So as not to appear too intrusive, I had to pretend I was taking pictures of surrounding trees, houses, etc. Then I quickly shot over to the stone wall which surrounds this camp and took this snapshot.

Quite amazing. Click on it for the larger version.

There is something unseemly about gawking at the living conditions of others, but it truly was interesting to get this closer look.

Contrast that to Mr. Agrawal's house, just two doors down from the encampment.

Or a few houses further down.

It does tend to make the debate inside of America about "the widening gap between rich and poor" look a bit different, at least to me.


^ Some rangoli is painted onto a driveway, preventing the need to make a new design every day, as Padma does in our house. This is our neighbor's rangoli, more or less permanent. They refreshed the colors about a month ago.

Sunday, January 20, 2008

In the antique store....

... we saw a face that reminded us of one of our kids. Which one would you guess?

I sense we're all able to guess this one. Despite the fact he is not a nineteenth century girl, this expression captures face as it looked between 1 and 6.

Saturday, January 19, 2008


Beautiful bougainvillea around here lately. Remember to click on these and see the larger versions.

Friday, January 18, 2008


This is my lunch group - actually one of a few that I attend.

Thursday, January 17, 2008

More from me....

Today I chaperoned Jonah's first date, ok, it was just a play-date. Her name is Kiran and she is from Seattle. We went to Baskin and Robbins for ice cream after school.

This is Padma and her daughter Navia. Padma is our maid. They live downstairs and sometimes join us in watching television. Navia has been on school break this week because of the harvest festival. She spends most of her day hanging around with us. It is like having a fourth child sometimes. I am noticing that she is picking up a lot of English words. At her age, in school, they don't teach any English and I am not sure if she is in the type of school that would offer that at any age really. So it is fun teaching her new words.

- Tara

Wednesday, January 16, 2008

One question I am asked frequently is about charity work. Am I involved with anything here? Well, I am one of the founding members of a group called Tea Cares. "Tea" is the name of the expat organization here in Hyderabad.. Basically we are seeking out and investigating organizations with the ultimate goal of putting together a reference list for other expats to use when looking for ways to give money or volunteer time.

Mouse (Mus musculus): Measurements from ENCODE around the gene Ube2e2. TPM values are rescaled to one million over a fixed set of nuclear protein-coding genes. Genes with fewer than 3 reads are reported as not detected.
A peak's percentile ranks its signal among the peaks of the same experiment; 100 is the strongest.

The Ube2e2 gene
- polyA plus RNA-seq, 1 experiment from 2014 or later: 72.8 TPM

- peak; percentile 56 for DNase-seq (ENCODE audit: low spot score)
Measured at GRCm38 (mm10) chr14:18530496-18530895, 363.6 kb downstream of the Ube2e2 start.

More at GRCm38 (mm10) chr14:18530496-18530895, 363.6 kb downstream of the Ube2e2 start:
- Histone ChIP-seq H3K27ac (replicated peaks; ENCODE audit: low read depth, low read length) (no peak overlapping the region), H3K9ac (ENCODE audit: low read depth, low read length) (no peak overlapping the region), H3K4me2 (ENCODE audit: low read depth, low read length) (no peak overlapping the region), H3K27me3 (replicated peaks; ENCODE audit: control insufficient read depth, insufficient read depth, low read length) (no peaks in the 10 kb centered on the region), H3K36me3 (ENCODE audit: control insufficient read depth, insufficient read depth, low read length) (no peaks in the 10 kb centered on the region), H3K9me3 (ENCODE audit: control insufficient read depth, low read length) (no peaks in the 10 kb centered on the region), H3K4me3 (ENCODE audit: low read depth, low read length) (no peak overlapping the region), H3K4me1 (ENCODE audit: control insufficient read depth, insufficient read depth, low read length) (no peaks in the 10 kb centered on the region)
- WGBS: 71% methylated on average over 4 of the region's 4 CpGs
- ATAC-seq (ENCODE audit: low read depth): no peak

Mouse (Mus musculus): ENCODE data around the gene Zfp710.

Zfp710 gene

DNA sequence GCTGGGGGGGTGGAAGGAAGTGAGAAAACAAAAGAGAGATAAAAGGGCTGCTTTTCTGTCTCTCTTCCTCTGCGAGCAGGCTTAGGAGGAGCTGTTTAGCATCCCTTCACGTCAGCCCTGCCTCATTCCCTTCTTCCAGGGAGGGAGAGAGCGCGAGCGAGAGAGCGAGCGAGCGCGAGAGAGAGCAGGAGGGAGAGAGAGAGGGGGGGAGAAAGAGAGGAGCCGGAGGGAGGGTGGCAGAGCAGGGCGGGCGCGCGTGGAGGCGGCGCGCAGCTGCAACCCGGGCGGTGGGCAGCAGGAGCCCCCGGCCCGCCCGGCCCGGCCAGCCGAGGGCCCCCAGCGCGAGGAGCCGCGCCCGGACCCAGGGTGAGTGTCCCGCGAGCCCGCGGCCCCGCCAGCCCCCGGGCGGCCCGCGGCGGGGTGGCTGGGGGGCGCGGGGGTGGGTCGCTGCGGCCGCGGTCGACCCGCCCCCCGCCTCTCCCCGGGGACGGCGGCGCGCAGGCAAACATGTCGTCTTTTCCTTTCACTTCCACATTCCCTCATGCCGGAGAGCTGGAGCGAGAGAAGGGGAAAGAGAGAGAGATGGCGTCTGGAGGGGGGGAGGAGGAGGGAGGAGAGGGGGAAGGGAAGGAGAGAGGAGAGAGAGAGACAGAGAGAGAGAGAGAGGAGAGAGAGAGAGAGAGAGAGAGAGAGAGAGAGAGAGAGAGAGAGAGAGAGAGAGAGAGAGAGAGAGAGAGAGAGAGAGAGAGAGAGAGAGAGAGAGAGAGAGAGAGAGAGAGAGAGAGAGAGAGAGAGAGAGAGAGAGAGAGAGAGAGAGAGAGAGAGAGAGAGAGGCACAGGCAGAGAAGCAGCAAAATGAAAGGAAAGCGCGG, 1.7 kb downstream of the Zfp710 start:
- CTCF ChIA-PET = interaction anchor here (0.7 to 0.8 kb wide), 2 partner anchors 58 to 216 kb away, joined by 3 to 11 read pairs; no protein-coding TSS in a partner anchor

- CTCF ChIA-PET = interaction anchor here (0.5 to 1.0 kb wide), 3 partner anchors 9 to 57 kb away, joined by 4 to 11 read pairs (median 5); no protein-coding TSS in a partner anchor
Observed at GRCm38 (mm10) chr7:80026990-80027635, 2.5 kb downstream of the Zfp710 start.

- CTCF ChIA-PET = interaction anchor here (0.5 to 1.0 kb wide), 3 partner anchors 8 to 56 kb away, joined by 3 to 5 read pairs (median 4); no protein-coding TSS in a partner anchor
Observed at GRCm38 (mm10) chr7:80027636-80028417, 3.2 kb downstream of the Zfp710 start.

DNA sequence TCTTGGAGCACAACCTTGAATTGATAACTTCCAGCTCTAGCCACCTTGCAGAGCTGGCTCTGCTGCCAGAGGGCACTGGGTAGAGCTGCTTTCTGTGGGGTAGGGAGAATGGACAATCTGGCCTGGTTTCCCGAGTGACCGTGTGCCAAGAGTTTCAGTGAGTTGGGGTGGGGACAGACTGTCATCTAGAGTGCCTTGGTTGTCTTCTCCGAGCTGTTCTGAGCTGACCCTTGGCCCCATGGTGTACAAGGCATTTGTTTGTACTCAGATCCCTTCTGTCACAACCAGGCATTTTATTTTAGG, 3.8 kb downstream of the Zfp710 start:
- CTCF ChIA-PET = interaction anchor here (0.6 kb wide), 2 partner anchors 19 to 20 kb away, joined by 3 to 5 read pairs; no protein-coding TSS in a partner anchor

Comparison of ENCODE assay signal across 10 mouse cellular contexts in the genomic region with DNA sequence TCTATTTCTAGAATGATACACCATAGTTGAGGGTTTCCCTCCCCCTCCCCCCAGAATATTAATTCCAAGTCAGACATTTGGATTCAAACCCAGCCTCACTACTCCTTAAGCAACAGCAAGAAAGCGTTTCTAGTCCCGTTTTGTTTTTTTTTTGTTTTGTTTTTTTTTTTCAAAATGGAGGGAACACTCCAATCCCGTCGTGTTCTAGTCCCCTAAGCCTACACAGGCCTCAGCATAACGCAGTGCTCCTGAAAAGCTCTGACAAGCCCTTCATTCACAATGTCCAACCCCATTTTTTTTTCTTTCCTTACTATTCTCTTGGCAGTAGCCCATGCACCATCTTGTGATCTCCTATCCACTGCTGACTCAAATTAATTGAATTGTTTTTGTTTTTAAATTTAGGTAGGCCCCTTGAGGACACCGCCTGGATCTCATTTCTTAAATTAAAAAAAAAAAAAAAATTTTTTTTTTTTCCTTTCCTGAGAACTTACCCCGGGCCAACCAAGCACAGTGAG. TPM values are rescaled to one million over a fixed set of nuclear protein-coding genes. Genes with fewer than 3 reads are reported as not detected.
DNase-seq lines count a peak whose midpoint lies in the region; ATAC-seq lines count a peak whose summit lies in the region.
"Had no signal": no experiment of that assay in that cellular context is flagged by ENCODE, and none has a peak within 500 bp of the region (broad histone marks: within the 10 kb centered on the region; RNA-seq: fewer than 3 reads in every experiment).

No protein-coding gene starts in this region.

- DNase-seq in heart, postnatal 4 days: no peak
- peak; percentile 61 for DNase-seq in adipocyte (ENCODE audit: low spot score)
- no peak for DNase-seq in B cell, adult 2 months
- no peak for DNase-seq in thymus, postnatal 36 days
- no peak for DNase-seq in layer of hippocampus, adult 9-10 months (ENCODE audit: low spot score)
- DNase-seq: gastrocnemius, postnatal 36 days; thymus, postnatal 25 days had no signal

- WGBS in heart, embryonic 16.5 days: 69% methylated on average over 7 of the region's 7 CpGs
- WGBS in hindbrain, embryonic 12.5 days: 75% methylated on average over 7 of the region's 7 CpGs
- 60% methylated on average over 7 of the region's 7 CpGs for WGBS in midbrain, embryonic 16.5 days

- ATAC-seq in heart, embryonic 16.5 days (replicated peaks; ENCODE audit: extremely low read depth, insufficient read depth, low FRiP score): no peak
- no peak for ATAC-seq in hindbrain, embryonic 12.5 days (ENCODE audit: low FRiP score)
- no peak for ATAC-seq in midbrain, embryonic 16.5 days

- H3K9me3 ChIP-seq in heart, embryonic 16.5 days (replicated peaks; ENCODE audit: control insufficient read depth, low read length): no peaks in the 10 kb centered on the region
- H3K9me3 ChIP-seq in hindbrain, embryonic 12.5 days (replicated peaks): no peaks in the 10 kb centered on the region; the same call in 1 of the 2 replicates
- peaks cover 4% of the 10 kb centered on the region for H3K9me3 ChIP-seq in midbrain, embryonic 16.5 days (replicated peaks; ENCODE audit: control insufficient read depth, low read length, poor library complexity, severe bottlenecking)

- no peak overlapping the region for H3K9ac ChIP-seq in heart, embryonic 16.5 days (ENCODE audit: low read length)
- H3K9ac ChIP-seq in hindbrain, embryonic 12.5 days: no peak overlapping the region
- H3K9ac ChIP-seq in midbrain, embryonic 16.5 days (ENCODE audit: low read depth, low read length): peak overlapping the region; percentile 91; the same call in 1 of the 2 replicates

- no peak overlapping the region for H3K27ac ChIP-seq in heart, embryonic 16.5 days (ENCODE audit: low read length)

This is us at our meeting yesterday. Not everyone was present. Soon we will start site visits. I am really looking forward to getting out and visiting these organization. This is good work with great people.

Tuesday, January 15, 2008

Today was a holiday in Hyderabad. Sankranti, it marks the beginning of the harvest festival. Most of the businesses in town are closed for the day and most Indian children have been out of school for most of the week. Therefore, for me the day was really quiet and uneventful. I did however vow not to go out of my way for a photo op to impress you and I did stay true to my word.
I decided to go for a stroll around the neighborhood and this is what I found only minutes from our house. It only cost me 200 rupees to make them leave me alone. And the mule peed a bucket load. A spot I remembered to sidestep on my way home. - Tara

Monday, January 14, 2008

A day in the life.

The question keeps being asked, "What is Tara doing?, How is she dealing with India?, How does she spend her day?". I now realize that the blog has been mostly about Byl and the boys or us as a family. Not much about Me. And it is Me that is experiencing India on a more intimate level than the rest of the family. I don't have a job. I don't go to school. I had to make my new life here from scratch so to speak. I also don't travel with a camera or write in this way often so I admit my experience has been somewhat of a mystery to most people. No, I am not hiding in my dark bedroom watching reruns of "Desperate Housewives" (although it is an option). My days are quite full actually. Much more than I thought they would be. Of course I spend a lot of time grocery shopping and running the usual errands, dry cleaners, post office, bank, etc. But as mundane as that sounds, these tasks require a hell of a lot of patience, endurance, humility, and of course a great sense of humor, (thank God I have that). I spend most of my day with Akbar, a young muslim man who drives me everywhere. I have learned to carry a glue stick to the post office to avoid having to dip my finger a common bowl of blue goo because the stamps are not self adhesive. I now know where I can find brussel sprouts and broccoli. As long as I get there early and can find my way through the crowd of hindu devotees exiting a nearby temple I will have the makings of a great meal. One that is not curry!!! I know to avoid the dry cleaners at lunch/nap time because although they will acknowledge that I have entered the shop they have no intention of interrupting their midday break (or simply putting up an "out to lunch" sign and locking the door). I now wear practical shoes.